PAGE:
Queen guitarist May named university chancellor

LONDON Mon Nov 19, 2007 4:16pm EST

Brian May, member of the band Queen, performs during their ''European Tour 2005'' at the Palau Sant Jordi Stadium in Barcelona in this April 2, 2005 file photo.

Brian May, member of the band Queen, performs during their ''European Tour 2005'' at the Palau Sant Jordi Stadium in Barcelona in this April 2, 2005 file photo.

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LONDON (Reuters) - Brian May, lead guitarist from rock band Queen who has just completed a doctorate in astrophysics, was on Monday named as the next chancellor to Liverpool John Moores University.

May, who will take up the role early next year, became an honorary fellow of the university earlier this year in recognition of his contribution to the arts and for encouraging public understanding of science with his book "Bang! The Complete History of the Universe."

The university said it was a tribute to May, 60, that he had gone back to finish his doctorate after leaving his studies in his mid-20s to pursue a career in rock music.

"Not only is Brian an icon in his own sphere but he is a real academic star as well," said the chairman of the university's board, Sir Malcolm Thornton, in a statement.

"He perfectly embodies the 'can do' attitude of LJMU; he is going to be a great Chancellor for the students and a wonderful figurehead for the University."

May said in the statement that it was an honor and a great challenge to take up the new position.

May was studying astrophysics at Imperial College, London, when he formed Queen with singer Freddie Mercury and drummer Roger Taylor in 1970. He dropped his doctorate research into interstellar dust as the band met with increasing success.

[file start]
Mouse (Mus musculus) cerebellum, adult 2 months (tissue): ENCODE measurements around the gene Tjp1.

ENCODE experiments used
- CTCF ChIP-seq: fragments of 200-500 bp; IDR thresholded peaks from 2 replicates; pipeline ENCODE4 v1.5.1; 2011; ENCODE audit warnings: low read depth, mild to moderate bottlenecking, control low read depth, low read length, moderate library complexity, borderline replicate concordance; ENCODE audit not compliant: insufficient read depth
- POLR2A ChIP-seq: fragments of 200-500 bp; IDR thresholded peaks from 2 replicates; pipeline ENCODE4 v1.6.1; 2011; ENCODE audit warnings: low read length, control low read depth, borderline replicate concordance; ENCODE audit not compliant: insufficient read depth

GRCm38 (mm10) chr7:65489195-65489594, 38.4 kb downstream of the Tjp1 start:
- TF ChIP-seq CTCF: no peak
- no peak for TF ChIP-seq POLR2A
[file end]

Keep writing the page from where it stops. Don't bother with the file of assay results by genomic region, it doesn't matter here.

After Mercury's AIDS-related death in 1991, May, the writer of such hits as "We Will Rock You" and "Fat Bottomed Girls," recorded several solo albums and set up the Brian May Band.

But his interest in astronomy continued, and he co-wrote "Bang! The Complete History of the Universe" with Patrick Moore and Chris Lintott which was published last year.

In October this year, May completed his PhD thesis "A Survey of Radial Velocities in the Zodiacal Dust Cloud."

"In this age of celebrity culture, it is rare to find someone who has fame, fortune and universal acclaim and yet who remains true to his core values of learning and enlightenment," said the university's vice chancellor Michael Brown.

May will be the fourth chancellor of the university and follows Cherie Booth, the wife of the former prime minister Tony Blair, who held the position from 1999 to 2006.

The university said its chancellor plays a vital role in raising the profile of the institution by acting as an ambassador for the university and its staff and students.

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